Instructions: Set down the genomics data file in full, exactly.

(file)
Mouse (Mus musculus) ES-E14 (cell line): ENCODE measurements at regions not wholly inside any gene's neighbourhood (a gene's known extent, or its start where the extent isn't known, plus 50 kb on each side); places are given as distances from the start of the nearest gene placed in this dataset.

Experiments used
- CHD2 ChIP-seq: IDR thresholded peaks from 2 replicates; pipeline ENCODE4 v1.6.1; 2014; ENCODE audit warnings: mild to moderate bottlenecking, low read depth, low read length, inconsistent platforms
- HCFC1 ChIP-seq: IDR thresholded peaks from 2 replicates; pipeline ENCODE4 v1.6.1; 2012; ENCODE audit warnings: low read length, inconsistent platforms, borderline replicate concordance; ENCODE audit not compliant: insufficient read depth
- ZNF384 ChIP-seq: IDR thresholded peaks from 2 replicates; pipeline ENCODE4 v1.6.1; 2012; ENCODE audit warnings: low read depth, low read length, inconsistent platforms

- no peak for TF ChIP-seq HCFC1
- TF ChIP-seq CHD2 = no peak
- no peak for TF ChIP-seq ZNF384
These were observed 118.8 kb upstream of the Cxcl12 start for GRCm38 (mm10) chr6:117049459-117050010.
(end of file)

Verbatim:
Mouse (Mus musculus) ES-E14 (cell line): ENCODE measurements at regions not wholly inside any gene's neighbourhood (a gene's known extent, or its start where the extent isn't known, plus 50 kb on each side); places are given as distances from the start of the nearest gene placed in this dataset.

Experiments used
- CHD2 ChIP-seq: IDR thresholded peaks from 2 replicates; pipeline ENCODE4 v1.6.1; 2014; ENCODE audit warnings: mild to moderate bottlenecking, low read depth, low read length, inconsistent platforms
- HCFC1 ChIP-seq: IDR thresholded peaks from 2 replicates; pipeline ENCODE4 v1.6.1; 2012; ENCODE audit warnings: low read length, inconsistent platforms, borderline replicate concordance; ENCODE audit not compliant: insufficient read depth
- ZNF384 ChIP-seq: IDR thresholded peaks from 2 replicates; pipeline ENCODE4 v1.6.1; 2012; ENCODE audit warnings: low read depth, low read length, inconsistent platforms

- no peak for TF ChIP-seq HCFC1
- TF ChIP-seq CHD2 = no peak
- no peak for TF ChIP-seq ZNF384
These were observed 118.8 kb upstream of the Cxcl12 start for GRCm38 (mm10) chr6:117049459-117050010.